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post #21 of 43 Old 03-02-2009
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Anti-Seasick Glasses?

I had never heard of them before, but I saw some for sale on eBay yesterday. Super geeky, birth control style. Said to work on some sort of built in artificial horizon that fools the brain ofd the wearer.

Maybe like "Peril Sensitive Sunglasses" from Hitchhikers Guide to the Universe; the more danger you're in, the darker they get. What you can't see can't hurt you.
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post #22 of 43 Old 03-02-2009
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I have no idea if I get seasick or not... if I'm going offshore I take two before I leave and then one each time I come off watch - worked like a charm so far!
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post #23 of 43 Old 03-02-2009
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seasick

Lots of food, ginger snaps work well.
Helm as stated above- keeps them distracted.
We have stern rail seats- they work everytime, even the most sea sick prone make it through the day- eyes on the horizon and lots of fresh air.
Avoid going below.

"Motion Ease" behind the ears works well, if all else fails. Can find it at most fishing or marine stores. The wrist bands ( elastic with a plastic ball)were ok for some. Good for kids to avoid chemicals.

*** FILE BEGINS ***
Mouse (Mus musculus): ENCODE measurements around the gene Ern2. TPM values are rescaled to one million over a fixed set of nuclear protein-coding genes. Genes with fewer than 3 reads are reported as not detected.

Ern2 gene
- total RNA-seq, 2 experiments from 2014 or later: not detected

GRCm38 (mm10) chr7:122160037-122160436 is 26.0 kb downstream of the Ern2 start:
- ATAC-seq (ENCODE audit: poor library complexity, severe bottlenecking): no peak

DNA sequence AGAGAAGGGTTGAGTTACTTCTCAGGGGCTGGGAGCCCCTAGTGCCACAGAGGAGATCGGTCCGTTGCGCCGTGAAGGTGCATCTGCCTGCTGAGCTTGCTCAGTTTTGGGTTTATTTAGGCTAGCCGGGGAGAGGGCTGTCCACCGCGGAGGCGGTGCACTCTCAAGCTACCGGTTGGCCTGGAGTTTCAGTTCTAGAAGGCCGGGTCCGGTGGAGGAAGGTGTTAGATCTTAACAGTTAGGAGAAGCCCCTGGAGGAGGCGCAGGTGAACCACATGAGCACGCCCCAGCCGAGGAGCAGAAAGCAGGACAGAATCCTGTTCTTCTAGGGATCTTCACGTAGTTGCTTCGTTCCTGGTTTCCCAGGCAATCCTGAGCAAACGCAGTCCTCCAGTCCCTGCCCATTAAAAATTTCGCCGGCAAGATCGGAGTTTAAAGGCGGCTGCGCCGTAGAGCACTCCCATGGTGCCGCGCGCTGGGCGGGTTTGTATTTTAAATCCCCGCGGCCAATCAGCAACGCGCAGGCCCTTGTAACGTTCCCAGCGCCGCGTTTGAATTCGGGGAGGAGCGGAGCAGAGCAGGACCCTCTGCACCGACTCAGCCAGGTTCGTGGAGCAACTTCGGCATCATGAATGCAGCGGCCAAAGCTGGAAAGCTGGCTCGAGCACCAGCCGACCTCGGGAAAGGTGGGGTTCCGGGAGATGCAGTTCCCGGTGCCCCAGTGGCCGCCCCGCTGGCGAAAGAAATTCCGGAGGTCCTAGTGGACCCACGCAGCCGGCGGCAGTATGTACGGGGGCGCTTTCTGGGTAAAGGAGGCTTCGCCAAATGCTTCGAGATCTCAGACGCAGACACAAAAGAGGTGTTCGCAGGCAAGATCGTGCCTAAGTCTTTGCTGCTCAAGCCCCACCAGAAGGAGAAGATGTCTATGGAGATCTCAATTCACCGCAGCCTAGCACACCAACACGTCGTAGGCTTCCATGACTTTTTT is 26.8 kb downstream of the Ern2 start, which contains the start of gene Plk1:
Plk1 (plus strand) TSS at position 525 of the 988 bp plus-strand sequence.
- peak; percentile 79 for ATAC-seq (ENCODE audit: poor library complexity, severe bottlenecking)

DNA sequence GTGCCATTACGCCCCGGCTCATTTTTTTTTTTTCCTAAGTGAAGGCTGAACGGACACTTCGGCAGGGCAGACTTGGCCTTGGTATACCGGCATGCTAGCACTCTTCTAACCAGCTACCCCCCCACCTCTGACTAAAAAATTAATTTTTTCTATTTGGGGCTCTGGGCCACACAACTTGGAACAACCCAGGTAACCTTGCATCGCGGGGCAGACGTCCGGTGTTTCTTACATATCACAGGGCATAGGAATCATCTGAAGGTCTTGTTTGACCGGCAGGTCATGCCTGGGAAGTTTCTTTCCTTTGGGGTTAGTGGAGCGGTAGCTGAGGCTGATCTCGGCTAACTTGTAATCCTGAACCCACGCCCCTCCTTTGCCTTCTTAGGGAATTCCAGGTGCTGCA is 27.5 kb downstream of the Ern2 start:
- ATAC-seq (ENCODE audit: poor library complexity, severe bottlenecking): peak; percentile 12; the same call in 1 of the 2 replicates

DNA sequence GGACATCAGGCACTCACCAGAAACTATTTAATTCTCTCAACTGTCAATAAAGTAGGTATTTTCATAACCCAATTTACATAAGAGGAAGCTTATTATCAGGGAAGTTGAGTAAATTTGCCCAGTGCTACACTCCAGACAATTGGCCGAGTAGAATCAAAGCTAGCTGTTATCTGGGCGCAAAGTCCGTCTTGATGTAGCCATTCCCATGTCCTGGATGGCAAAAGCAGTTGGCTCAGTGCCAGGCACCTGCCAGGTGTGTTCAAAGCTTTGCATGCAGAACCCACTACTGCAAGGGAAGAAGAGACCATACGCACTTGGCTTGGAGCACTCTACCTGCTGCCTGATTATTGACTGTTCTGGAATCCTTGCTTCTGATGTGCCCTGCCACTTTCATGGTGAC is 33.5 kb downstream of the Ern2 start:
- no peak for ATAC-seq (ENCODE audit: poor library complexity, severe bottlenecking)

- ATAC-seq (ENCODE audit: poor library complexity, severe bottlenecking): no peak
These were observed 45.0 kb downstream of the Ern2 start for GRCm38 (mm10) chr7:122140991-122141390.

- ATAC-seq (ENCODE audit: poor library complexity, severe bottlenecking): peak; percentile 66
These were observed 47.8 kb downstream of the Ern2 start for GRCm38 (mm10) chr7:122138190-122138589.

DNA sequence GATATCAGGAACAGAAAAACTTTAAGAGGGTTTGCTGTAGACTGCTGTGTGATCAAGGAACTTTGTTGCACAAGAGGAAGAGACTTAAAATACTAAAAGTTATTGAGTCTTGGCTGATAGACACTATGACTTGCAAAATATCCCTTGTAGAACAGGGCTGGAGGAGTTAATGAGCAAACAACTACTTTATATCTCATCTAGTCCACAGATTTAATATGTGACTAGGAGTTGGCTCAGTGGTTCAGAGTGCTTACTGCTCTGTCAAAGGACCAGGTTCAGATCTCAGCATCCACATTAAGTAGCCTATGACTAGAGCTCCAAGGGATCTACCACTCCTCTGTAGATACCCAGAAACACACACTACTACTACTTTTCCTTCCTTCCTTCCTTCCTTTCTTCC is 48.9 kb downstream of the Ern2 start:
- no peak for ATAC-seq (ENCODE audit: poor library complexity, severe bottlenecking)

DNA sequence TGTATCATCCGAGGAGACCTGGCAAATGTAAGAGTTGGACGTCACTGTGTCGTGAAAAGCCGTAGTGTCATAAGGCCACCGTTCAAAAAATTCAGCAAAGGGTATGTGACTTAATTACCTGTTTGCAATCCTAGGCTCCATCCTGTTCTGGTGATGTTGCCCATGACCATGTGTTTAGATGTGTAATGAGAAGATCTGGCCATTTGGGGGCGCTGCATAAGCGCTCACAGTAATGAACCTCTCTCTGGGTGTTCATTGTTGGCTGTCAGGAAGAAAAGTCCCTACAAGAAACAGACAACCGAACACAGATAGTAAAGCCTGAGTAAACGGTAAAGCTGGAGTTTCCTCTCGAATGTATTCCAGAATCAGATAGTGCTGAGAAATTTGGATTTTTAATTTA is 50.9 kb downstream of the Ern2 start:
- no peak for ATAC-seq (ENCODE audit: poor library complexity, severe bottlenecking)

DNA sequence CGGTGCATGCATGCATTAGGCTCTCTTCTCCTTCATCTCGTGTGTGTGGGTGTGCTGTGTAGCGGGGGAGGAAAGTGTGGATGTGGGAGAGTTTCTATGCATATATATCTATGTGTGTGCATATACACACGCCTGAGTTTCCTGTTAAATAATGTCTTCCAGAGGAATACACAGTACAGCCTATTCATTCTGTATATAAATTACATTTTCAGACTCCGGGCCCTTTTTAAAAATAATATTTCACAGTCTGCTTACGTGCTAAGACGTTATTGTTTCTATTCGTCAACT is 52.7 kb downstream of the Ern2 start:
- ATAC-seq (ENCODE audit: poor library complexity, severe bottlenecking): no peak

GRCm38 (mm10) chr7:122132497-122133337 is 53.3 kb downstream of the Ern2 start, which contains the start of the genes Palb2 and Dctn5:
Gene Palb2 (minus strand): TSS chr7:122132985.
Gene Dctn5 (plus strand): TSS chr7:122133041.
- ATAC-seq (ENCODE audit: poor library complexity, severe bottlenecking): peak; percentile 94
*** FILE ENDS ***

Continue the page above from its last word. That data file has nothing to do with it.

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post #24 of 43 Old 03-02-2009
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I just came back from a week sailing in Abaco, we had up to 35knot wind.
Bought a pack of Gravor at the marina shop and I'm really glad I did.
Had no side effects, and felt great. Usually I'm seasick for 2 days, but this time it was just gone !
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post #25 of 43 Old 03-02-2009
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Sea sick threads always interest me since I get sick evertime out. I have tried about everything I can get my hands on. Ginger helps, but I am learning the triggers which is important to.

For me they are anchoring and going below. I am good otherwise. Of course I am usually asleep most of the other times, read as I can't stay awake if I have to no matter if i took anything or not.
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post #26 of 43 Old 03-02-2009
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i am lucky, i have only gotten sick once and it was in the navy. my wife is a weird one, she gets sick topside sometimes, but can lay in the vberth and it goes away
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post #27 of 43 Old 03-02-2009
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I use Dramamine II . It is meclazine, and co incidentaly I just spent two hours reading the internet on antihistamines and motion sickness. There seems to be no time limit for continued use and I have been on it for extended periods. One pill morning and one evening for me. Original Dramamine is diphenhydramine. I just happened upon a site touting the benefits of being able to "trip"/halucinate, on Dramamine. Geez what next. Any way ...don't exceed the dosage on the box, might see stuff you don't wanta.